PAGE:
Imagine that 99.9% of your work leads to nothing. Would you continue with it? But what if the 0.01% that remains is so unique that you do not want to stop? Exactly that's the Art of Breeding. We go back a century in time. Somewhere a clematis is used as a cut flower. WW II starts, and the cut flower disappears. A breeder goes looking for this ‘cut’ clematis in the ’90s and ends up in Japan. He sees opportunities to refine the clematis from a garden plant to a cut flower. The story starts...
A Deep Dive
This breeder is Jan van Zoest, the owner of the clematis nursery J. van Zoest B.V. Jan wants to continue developing this flower. But he notices that this flower is not easily placed in a vase. A breeding challenge, how can Jan find a clematis that holds well in a vase?
The process from breeding to introduction can take a decade. It's not easy, and very time-consuming. Jan is looking for a partner, someone who is just as fond of innovative species as he is. After having heard "not interested" several times, he arrives at Marginpar. And he immediately receives a resounding yes. The adventure begins... Jan van Zoest:
"Marginpar has stuck its neck out. This is not a ready-made product. None of us knew whether this would work."
The Breeding Process
The breeder takes care of the pollination of the clematis with pollen stamen and pistils. With a clear goal: a specific characteristic; better and stronger flowers, and above all, something that is not yet available in the market. The 'parents' are carefully selected. And after pollination, the waiting starts. The seeds are sown, grown, and weaned. After two or three years, it is visible whether the plant has the right characteristics and the first selection follows. Only the best are selected — the X-factor of the flora. Then selection is increased by taking cuttings to multiply faster.
Off to Africa
After two years of multiplying, and taking cuttings, a part can go to the Marginpar farm in Tanzania. It is tested whether they also grow well there, whether they are resistant to fungi, how easily they multiply, the vase life, and so on. Jan's son Jos van Zoest travels there regularly to investigate and guide the process of the new species. And to 'pull the plug' when necessary.
If a winner has emerged, only then does multiplication starts. And when there is a field full of them it can be introduced to the markets. There needs to be sufficient supply to meet the demand all year round.
In 2006 it happened. The Clematis Amazing® Blue Pirouette is the first clematis cut flower to be introduced and embraced. It then takes five years for a successor to come, but after that, it goes fast. New cultivars are added to the assortment almost every year.
Clematis Amazing® Kyiv followed in 2011 and Clematis Amazing® Star River was added in 2012. Marginpar received the prestigious Holland Tulip Award from Flora Holland in 2014 for the latter. In the spring of 2015, Clematis Amazing® London was introduced at the Country Living Fair in London, and in the course of the same year also Clematis Amazing® Geneva, Clematis Amazing® Rome, and Clematis Amazing® Oslo entered the stage. Clematis Amazing® Miami was added to the range in 2017. Clematis Amazing® Tokyo and Clematis Amazing® Kibo followed in 2018, and Clematis Amazing® Shira in 2019.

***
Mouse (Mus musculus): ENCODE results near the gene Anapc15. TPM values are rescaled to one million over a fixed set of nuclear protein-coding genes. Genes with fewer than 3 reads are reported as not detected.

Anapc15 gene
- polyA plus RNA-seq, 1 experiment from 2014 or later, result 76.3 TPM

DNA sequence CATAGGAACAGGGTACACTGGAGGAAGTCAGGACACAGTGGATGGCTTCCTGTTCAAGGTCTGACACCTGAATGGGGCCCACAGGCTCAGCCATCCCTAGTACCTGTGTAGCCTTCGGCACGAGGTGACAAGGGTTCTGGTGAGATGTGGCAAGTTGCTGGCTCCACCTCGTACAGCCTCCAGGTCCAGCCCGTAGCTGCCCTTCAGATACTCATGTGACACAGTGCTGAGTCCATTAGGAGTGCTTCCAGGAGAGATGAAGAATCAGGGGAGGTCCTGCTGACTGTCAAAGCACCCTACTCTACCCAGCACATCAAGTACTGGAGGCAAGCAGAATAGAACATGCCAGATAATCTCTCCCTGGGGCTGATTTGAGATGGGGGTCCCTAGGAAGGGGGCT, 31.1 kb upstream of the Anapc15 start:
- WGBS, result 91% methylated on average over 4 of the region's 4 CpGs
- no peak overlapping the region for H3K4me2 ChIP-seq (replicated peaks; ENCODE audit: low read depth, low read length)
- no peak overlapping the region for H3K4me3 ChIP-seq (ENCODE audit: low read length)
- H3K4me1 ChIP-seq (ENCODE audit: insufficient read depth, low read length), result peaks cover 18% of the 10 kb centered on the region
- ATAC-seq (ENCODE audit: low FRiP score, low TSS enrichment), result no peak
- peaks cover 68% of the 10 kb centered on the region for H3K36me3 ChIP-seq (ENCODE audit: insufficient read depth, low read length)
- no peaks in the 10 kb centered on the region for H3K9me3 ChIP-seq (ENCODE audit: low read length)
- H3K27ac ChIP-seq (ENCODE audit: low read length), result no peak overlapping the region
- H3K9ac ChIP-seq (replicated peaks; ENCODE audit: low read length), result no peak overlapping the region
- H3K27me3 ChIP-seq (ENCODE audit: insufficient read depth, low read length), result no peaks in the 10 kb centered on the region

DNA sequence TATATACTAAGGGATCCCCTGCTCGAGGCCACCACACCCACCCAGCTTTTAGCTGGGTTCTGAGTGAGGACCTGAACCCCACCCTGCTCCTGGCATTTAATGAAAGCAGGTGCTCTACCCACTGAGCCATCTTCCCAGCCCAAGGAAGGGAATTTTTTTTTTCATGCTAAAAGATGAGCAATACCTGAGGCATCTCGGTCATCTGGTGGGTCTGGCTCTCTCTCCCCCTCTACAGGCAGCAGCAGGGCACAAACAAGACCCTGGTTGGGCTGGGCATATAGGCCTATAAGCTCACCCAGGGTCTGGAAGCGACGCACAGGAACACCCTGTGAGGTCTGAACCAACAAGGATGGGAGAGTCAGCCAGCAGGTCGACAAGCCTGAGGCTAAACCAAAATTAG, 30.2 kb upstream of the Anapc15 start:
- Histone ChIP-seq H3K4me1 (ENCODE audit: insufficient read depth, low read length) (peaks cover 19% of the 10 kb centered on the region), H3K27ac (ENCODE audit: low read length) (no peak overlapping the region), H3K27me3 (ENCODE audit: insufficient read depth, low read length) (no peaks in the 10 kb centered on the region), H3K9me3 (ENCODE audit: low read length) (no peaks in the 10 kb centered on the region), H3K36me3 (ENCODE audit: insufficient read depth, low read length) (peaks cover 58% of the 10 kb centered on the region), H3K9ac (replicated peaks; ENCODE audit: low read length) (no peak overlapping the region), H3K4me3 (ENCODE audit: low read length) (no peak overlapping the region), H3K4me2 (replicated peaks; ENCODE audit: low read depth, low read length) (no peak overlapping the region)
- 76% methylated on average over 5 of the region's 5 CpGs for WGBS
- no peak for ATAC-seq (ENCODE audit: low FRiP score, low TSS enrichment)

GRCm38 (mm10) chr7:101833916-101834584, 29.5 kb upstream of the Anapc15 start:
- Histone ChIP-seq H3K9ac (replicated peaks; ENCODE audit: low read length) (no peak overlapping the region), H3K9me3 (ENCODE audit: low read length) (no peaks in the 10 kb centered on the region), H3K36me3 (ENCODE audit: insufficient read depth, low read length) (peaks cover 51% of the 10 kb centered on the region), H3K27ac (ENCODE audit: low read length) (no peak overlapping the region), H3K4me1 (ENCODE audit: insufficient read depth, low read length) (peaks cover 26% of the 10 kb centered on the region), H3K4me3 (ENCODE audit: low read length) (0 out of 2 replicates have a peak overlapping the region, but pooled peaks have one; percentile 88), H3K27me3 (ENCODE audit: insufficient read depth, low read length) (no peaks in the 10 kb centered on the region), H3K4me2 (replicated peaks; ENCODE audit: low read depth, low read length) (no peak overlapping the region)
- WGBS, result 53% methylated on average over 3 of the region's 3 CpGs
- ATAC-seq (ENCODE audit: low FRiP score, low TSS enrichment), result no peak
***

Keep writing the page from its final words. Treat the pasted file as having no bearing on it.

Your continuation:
In 2020 a brand-new variety is introduced: The Clematis Amazing® Havana! The newcomer, Havana, is blue/lilac in color with a dark lilac stripe on the back of her petals. Her heart is easy to look at, the white stamens have deep purple tips. A beautiful sight when the flower opens and a special feature among the cut clematis. This variety has a large flower at the top, and four smaller buds on the side branches, which open slowly. The Clematis Amazing® Havana is available since May 2020, exclusively at Marginpar.
Some Clematis Facts for Florists
The average lifespan is around 10-14 days. In a warm or dark environment, the lifespan will be shorter. If the environment is light and cool, the branches can flower nicely for at least 3 weeks.
The clematis loves fresh, clean water and is a heavy drinker. She does not like to be put on floral foam. We suggest using water tubes for special designs.
The clematis cut flower has the special property that the flowers and buds stand up again when they are used diagonally or horizontally. Most cut flowers cannot do this. The Clematis Amazing® Tokyo, when used in the 90cm length, is an excellent example of this special feature. Due to the long length, the stem can be placed laying down (with the end in a water tube), while the soft pink flowers will turn upwards. Imagine this flower in a wedding design!
The Art of Breeding Clematis
So, imagine that 99.9% of your work leads to nothing. Would you continue with it? But what if the 0.01% that remains is so unique that you do not want to stop? Exactly that's the Art of Breeding. That is how a product like clematis, against all odds, has become a beloved flower for many purposes. Florists who are not quite familiar with this flower are cordially invited to go work with this flower. Keep in mind the earlier instructions and you will bedazzle your customers.